By Alfred Lord Tennyson (1809 – 1892)
This poem talks about how the sea monster named the Kraken is sleeping in the depths of the sea, and the sunlight "runs," away from him. The author uses personification in this stanza when he writes: "The Kraken sleepeth: faintest sunlights flee," which I guess means that the Kraken was so scary that the sunlight ran away.
The sensory images used in this poem are sight and sound images.
"About his shadowy sides: above him swell
Huge sponges of millennial growth and height;"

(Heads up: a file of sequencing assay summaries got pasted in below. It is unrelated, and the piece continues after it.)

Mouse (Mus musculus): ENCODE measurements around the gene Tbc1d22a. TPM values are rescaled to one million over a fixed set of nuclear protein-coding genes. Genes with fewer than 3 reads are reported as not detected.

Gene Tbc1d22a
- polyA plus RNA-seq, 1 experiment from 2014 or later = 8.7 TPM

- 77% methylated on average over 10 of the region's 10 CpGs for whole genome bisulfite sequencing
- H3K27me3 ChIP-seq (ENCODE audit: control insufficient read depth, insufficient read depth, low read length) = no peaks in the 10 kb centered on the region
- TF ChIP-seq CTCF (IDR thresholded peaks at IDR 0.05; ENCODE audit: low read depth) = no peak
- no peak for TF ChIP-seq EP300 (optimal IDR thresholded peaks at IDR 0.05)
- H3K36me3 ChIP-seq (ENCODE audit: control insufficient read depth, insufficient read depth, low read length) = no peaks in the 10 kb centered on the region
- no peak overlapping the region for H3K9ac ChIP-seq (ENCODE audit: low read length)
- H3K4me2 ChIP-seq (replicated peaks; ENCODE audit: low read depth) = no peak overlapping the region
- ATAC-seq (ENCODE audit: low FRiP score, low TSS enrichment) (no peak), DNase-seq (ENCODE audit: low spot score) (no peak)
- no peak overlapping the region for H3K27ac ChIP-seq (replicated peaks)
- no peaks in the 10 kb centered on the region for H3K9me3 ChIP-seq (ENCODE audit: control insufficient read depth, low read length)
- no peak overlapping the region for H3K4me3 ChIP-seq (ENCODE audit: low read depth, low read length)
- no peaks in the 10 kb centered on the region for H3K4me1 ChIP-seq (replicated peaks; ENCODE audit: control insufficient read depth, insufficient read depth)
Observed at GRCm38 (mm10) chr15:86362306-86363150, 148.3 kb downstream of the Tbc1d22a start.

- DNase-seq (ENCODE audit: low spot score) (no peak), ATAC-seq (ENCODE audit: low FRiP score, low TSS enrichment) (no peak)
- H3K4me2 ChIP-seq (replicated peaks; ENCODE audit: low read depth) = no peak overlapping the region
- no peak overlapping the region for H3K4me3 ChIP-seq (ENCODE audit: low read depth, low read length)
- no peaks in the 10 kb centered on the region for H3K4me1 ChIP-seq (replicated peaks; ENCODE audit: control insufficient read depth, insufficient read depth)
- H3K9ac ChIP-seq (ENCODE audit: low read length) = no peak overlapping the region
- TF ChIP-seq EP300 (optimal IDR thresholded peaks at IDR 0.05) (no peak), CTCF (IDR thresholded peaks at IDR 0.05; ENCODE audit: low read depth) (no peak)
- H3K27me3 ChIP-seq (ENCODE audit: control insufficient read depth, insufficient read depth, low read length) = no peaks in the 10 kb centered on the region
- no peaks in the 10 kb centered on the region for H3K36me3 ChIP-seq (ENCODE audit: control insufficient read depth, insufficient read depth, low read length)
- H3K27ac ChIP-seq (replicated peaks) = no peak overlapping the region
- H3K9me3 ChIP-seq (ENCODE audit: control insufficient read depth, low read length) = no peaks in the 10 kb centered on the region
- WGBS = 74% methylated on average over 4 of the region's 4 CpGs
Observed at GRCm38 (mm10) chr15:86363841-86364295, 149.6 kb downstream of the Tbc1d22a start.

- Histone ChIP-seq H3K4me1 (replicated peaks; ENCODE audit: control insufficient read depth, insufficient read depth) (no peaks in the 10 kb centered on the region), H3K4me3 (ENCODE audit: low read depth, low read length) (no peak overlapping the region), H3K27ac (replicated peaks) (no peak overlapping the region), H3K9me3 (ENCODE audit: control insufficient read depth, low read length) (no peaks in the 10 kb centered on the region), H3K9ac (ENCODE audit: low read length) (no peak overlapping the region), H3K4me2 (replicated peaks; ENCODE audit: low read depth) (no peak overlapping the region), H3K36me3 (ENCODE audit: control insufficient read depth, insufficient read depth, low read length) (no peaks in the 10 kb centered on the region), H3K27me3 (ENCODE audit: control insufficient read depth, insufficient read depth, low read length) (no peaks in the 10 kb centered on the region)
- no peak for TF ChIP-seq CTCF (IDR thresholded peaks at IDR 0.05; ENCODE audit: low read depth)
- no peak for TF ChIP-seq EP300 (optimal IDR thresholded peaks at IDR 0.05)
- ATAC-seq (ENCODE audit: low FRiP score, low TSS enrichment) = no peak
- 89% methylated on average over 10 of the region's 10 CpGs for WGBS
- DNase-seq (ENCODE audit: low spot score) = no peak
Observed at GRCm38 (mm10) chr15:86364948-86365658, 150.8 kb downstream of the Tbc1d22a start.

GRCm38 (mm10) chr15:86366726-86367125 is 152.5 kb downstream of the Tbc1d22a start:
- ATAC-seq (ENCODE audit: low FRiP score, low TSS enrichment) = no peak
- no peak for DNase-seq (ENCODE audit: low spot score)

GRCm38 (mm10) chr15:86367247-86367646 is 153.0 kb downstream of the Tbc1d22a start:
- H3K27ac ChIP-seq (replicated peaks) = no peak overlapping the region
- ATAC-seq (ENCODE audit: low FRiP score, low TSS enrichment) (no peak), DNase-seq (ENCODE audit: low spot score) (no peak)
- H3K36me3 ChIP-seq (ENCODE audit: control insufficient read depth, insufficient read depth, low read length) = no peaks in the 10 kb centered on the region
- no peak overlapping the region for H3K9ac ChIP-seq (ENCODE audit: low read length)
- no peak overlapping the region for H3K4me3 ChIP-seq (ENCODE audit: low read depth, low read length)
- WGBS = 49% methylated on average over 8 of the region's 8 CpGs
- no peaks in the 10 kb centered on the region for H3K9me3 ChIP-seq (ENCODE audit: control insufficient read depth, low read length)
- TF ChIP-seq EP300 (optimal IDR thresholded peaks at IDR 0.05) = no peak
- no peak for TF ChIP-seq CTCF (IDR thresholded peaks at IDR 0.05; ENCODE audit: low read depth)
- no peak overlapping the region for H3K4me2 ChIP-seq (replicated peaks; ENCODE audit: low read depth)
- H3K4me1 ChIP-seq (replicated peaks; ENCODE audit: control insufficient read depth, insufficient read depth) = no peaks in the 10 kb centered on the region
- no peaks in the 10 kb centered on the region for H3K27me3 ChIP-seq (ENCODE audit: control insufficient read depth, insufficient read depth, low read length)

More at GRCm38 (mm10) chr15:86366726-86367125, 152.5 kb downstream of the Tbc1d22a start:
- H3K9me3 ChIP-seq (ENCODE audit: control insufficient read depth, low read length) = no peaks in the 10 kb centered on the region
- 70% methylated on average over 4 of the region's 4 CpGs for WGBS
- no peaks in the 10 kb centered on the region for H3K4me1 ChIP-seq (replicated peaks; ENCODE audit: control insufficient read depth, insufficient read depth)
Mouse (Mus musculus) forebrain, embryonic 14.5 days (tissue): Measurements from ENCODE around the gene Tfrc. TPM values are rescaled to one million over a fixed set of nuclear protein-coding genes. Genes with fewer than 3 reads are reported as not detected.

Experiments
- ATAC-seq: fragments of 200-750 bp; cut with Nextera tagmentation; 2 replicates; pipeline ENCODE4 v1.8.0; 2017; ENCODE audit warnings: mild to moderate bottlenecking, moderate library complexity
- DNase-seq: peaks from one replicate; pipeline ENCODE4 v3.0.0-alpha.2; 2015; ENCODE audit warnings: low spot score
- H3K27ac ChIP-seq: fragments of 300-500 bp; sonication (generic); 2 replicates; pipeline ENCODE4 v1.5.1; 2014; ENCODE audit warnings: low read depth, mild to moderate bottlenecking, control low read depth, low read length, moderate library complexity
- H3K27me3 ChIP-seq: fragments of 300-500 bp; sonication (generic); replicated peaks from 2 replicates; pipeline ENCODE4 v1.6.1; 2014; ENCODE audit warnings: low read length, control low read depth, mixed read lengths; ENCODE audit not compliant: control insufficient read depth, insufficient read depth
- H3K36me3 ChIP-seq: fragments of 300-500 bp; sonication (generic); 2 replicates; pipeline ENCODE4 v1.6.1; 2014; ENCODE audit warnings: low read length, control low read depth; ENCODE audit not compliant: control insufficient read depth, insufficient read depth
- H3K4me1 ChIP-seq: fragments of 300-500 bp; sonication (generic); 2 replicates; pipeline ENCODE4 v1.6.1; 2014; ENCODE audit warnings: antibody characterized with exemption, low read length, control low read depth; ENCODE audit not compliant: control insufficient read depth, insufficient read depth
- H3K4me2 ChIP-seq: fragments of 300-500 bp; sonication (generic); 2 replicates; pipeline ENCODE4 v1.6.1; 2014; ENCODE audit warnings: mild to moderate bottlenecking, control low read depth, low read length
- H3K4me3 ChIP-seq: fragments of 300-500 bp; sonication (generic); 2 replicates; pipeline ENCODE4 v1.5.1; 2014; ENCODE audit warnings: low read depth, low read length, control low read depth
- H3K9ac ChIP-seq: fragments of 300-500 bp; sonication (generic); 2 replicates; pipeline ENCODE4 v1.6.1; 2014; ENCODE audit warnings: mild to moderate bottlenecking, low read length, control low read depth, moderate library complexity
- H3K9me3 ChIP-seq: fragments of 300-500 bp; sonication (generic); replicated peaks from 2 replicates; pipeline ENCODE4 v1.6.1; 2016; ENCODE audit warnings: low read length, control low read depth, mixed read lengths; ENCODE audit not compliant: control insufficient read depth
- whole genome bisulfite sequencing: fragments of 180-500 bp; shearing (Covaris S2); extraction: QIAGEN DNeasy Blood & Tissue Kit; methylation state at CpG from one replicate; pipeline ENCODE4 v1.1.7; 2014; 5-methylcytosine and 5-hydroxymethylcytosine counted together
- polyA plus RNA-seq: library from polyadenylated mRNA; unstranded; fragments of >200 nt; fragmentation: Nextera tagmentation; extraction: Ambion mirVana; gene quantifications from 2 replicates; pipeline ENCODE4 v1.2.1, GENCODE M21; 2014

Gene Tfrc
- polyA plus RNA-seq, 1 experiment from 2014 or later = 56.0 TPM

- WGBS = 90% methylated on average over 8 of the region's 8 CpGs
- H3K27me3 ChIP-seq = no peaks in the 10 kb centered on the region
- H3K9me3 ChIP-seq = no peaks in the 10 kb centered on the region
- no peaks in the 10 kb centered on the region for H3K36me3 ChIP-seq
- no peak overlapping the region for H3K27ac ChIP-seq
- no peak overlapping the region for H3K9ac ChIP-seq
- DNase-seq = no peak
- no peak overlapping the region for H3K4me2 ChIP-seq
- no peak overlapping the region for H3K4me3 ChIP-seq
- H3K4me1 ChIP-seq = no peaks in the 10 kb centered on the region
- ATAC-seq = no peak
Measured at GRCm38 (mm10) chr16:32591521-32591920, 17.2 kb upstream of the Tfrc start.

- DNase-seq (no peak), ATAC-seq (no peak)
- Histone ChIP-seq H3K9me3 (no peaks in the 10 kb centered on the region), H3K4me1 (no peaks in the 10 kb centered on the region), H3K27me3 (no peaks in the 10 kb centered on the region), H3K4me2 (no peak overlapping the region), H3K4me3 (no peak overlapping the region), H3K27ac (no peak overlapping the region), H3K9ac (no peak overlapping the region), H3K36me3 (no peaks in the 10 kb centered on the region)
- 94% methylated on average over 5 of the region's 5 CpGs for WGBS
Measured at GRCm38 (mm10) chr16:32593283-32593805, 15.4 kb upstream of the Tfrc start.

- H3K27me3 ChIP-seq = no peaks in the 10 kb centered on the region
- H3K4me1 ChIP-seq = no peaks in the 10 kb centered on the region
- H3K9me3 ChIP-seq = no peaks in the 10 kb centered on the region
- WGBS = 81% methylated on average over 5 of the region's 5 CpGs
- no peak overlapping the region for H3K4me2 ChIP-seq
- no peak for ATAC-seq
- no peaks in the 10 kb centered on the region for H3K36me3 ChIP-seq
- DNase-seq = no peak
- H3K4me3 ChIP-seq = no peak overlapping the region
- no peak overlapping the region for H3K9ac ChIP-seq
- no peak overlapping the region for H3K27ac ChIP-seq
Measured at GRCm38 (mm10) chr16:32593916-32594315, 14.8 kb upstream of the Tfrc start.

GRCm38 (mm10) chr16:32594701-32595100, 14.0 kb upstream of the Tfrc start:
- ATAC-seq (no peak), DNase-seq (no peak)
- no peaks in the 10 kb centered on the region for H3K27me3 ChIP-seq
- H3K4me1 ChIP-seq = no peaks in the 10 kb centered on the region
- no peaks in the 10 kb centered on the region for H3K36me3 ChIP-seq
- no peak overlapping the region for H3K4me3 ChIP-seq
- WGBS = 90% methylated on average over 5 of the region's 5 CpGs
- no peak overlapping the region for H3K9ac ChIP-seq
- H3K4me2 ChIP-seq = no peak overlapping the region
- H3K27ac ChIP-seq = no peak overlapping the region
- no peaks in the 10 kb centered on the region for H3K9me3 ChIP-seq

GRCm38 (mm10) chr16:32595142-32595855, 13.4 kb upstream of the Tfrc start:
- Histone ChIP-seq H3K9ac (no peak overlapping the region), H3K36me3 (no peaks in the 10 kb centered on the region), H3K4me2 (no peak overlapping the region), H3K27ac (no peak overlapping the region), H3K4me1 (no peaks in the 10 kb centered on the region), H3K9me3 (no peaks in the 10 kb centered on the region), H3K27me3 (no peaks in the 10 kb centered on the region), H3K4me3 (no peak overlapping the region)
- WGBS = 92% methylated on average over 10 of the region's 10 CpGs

"Unnumbered and enormous polypi;"
"Winnow with giant fins the slumbering green."
"Battering upon huge sea worms in his sleep,"
"In roaring he shall rise and on the surface die."
The poet writes that when the end of days comes the kraken will float up to the surface dead and that all the living creatures including the angels shall marvel at its size, but in a few moments it will sink back into the ocean where it shall dissappear.